Through his operas, his symphonies, his compositions for his own ensemble, and his wide-ranging collaborations with artists ranging from Twyla Tharp to Allen Ginsberg, Leonard Cohen to David Bowie, Philip Glass has had an extraordinary and unprecedented impact upon the musical and intellectual life of his times.
Born in 1937, he grew up in Baltimore. Glass studied at the University of Chicago, the Juilliard School and in Aspen with Darius Milhaud. Finding himself dissatisfied with much of what then passed for modern music, he moved to Europe, where he studied with the legendary pedagogue Nadia Boulanger (who also taught Aaron Copland , Virgil Thomson and Quincy Jones) and worked closely with the sitar virtuoso and composer Ravi Shankar. He returned to New York in 1967 and formed the Philip Glass Ensemble – seven musicians playing keyboards and a variety of woodwinds, amplified and fed through a mixer.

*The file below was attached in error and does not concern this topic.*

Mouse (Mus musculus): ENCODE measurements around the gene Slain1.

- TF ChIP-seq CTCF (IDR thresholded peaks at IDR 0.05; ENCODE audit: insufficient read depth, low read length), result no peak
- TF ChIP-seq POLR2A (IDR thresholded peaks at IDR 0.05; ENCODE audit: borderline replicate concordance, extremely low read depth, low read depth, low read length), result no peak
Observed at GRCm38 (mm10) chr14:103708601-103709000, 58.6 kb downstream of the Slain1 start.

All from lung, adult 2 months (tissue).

The new musical style that Glass was evolving was eventually dubbed “minimalism.” Glass himself never liked the term and preferred to speak of himself as a composer of “music with repetitive structures.”